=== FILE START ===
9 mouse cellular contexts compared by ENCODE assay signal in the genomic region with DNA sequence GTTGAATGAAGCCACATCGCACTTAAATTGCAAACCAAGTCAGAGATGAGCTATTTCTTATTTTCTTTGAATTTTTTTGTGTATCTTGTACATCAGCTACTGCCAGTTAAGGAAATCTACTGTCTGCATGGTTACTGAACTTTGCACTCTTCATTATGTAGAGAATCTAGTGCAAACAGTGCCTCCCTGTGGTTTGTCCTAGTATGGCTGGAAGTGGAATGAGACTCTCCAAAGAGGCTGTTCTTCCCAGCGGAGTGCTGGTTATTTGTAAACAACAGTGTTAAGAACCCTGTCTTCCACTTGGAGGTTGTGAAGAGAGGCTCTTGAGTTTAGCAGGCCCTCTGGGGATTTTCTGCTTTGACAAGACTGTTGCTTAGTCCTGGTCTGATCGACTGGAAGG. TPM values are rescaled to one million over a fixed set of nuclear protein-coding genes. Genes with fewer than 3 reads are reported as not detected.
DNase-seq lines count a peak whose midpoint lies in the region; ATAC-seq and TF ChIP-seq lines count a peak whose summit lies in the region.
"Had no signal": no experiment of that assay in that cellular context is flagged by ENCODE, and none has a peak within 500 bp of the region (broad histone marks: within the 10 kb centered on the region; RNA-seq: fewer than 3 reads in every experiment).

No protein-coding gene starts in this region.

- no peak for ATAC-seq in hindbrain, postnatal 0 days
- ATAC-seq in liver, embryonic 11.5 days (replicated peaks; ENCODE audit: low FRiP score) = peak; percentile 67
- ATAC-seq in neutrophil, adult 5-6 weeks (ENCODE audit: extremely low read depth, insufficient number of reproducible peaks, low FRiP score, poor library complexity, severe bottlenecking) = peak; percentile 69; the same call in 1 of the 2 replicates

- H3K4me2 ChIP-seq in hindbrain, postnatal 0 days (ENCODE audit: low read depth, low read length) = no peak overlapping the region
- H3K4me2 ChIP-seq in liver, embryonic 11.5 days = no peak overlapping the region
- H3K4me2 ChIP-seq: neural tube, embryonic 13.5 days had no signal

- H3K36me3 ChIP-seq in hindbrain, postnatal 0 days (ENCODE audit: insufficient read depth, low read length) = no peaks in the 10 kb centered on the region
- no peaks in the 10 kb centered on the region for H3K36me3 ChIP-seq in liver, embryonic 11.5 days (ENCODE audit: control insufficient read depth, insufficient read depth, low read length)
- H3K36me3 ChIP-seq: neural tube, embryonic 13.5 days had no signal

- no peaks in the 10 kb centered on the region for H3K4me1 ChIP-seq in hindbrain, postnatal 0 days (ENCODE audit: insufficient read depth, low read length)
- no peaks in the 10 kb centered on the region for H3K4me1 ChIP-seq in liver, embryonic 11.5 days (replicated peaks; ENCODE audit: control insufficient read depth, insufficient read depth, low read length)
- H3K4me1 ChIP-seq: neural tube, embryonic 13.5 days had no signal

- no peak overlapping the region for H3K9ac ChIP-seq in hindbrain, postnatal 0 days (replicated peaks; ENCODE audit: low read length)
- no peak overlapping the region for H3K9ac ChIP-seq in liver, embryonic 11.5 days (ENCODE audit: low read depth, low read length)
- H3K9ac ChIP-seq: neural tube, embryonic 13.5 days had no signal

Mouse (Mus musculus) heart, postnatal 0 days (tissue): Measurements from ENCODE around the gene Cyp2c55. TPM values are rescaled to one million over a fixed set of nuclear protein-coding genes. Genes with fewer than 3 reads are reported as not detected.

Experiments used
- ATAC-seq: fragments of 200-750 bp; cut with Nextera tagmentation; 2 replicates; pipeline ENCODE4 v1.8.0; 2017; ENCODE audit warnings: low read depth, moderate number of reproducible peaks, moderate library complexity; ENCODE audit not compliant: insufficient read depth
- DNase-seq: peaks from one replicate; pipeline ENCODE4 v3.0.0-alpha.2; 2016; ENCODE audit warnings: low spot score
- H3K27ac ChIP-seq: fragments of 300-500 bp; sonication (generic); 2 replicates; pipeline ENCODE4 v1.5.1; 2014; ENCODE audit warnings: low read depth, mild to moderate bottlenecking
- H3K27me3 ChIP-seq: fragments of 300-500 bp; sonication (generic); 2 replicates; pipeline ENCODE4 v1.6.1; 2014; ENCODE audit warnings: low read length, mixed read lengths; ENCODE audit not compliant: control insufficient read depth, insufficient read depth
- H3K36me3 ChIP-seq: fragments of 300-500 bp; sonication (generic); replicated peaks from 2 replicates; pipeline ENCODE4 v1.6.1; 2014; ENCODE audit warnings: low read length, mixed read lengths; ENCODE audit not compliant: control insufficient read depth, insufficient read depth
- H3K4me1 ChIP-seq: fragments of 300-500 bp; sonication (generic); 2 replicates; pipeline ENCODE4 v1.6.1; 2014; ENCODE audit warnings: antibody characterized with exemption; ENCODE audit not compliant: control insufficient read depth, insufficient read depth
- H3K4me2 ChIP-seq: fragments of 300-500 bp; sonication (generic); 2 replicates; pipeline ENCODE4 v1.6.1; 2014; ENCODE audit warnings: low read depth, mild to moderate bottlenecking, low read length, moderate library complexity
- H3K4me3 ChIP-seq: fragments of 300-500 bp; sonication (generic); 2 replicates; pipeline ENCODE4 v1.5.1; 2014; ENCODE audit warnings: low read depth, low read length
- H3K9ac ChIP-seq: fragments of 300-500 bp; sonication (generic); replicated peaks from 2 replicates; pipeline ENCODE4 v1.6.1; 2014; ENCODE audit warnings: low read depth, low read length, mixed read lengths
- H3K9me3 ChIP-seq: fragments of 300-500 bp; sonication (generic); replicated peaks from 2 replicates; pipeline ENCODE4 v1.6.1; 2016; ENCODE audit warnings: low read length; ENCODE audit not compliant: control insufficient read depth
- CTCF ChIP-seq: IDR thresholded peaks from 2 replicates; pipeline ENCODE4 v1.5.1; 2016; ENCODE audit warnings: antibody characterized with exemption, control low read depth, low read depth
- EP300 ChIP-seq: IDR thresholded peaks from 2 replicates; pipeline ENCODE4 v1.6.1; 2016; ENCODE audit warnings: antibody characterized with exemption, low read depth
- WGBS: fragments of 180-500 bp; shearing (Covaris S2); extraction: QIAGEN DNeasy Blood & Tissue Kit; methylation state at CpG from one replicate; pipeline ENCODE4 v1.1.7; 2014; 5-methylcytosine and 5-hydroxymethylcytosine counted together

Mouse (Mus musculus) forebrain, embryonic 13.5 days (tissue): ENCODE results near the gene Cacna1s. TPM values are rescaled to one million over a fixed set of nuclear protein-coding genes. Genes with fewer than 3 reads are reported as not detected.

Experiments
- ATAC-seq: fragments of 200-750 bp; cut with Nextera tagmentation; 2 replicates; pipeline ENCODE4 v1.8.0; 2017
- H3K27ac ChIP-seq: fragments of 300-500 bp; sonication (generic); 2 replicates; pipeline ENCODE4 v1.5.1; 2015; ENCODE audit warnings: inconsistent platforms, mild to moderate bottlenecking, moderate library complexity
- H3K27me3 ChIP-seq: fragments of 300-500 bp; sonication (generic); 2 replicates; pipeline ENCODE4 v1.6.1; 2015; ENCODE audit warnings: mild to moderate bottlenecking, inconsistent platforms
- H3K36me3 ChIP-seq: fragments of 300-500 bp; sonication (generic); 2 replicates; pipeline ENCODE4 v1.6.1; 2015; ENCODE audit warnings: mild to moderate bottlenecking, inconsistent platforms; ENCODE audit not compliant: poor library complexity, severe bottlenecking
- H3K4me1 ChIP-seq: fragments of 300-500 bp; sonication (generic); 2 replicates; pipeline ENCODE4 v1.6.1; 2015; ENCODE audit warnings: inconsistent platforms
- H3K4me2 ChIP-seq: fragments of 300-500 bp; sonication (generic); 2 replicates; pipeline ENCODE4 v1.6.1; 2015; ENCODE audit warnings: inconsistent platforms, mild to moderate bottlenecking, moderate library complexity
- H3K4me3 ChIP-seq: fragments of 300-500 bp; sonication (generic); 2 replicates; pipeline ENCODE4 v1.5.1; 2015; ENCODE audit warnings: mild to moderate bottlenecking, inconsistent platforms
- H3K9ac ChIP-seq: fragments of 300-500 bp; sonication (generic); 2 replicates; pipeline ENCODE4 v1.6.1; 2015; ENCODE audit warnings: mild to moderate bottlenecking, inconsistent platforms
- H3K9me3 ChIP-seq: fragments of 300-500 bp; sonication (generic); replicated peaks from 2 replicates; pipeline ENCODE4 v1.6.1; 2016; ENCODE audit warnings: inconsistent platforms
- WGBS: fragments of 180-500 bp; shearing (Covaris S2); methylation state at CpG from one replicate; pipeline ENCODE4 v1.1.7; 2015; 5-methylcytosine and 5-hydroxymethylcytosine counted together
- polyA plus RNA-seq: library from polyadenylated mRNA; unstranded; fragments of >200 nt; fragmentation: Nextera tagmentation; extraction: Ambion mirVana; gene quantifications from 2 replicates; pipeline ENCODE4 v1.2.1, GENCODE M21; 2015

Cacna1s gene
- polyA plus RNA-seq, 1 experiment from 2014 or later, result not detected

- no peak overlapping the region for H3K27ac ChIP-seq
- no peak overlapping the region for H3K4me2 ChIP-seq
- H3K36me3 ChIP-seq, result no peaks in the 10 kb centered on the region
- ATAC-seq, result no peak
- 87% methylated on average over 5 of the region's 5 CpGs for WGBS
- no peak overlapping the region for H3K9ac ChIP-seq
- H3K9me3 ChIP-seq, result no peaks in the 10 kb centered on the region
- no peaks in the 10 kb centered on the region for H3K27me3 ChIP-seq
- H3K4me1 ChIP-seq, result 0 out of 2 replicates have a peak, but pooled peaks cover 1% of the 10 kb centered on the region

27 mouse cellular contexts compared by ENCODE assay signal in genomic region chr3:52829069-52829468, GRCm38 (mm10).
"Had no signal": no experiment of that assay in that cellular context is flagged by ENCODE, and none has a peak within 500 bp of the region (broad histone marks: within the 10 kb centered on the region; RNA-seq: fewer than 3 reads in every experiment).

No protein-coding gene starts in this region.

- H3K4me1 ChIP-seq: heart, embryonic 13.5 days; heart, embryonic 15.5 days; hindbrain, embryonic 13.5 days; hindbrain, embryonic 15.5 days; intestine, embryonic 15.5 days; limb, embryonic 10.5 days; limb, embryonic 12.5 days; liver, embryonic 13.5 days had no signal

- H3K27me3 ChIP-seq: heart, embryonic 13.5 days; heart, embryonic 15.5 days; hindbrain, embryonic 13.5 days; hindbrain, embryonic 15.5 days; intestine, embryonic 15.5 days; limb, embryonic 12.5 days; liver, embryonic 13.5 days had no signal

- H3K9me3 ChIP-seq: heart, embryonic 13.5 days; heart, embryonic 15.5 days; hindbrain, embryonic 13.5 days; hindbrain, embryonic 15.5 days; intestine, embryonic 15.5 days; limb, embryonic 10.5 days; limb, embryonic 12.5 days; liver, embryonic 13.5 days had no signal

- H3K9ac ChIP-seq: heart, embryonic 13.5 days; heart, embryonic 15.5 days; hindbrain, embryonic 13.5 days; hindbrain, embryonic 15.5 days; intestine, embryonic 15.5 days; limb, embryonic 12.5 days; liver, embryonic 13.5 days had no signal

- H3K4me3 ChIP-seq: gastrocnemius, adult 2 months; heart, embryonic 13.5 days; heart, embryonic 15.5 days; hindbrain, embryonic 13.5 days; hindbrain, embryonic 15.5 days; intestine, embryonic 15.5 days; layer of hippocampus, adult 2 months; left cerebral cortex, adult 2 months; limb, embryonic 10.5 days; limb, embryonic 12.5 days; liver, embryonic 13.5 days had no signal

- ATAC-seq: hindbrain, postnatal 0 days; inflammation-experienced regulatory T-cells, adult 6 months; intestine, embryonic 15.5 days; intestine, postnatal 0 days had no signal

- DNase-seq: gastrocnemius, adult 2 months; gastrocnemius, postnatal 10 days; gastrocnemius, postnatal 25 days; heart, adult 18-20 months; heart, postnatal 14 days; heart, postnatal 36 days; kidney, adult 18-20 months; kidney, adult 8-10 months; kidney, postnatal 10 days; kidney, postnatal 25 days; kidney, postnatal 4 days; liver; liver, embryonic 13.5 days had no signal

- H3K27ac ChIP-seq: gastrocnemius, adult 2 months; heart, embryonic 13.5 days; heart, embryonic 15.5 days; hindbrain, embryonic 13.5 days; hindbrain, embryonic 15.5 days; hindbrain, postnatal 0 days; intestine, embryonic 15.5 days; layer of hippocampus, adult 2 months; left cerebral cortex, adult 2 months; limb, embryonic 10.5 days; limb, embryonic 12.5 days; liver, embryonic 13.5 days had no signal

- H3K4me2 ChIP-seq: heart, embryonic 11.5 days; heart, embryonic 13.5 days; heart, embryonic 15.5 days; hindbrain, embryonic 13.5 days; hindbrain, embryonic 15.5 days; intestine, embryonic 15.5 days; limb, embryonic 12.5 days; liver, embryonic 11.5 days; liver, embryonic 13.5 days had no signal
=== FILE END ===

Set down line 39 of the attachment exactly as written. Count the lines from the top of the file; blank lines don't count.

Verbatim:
- H3K27me3 ChIP-seq: fragments of 300-500 bp; sonication (generic); 2 replicates; pipeline ENCODE4 v1.6.1; 2015; ENCODE audit warnings: mild to moderate bottlenecking, inconsistent platforms